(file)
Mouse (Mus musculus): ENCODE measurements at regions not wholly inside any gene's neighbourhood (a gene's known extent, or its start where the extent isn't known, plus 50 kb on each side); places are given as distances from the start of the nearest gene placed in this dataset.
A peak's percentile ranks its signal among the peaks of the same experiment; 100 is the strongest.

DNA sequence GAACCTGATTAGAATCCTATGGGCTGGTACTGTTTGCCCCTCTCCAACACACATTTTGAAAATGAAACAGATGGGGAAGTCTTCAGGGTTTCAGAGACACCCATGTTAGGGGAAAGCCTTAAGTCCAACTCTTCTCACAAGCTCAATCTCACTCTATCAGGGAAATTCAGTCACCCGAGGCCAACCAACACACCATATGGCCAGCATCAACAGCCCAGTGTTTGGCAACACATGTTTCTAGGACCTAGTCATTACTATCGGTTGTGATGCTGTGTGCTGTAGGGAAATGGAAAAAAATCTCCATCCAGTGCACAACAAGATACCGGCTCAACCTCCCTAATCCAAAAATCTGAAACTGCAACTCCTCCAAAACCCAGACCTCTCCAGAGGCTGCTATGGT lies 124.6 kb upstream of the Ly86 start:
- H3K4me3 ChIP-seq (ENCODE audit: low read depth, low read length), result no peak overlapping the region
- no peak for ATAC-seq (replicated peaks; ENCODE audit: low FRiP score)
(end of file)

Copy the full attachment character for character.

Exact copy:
Mouse (Mus musculus): ENCODE measurements at regions not wholly inside any gene's neighbourhood (a gene's known extent, or its start where the extent isn't known, plus 50 kb on each side); places are given as distances from the start of the nearest gene placed in this dataset.
A peak's percentile ranks its signal among the peaks of the same experiment; 100 is the strongest.

DNA sequence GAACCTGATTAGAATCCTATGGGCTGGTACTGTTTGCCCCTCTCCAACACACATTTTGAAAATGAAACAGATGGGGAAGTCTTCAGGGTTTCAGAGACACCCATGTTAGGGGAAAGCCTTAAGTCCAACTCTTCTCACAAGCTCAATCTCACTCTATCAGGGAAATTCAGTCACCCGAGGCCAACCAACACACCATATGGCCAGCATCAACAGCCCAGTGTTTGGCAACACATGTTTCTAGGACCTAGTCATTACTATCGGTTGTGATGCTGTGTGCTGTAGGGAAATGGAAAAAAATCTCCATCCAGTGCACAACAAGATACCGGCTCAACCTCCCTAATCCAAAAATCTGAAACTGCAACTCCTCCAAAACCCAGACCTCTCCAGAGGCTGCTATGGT lies 124.6 kb upstream of the Ly86 start:
- H3K4me3 ChIP-seq (ENCODE audit: low read depth, low read length), result no peak overlapping the region
- no peak for ATAC-seq (replicated peaks; ENCODE audit: low FRiP score)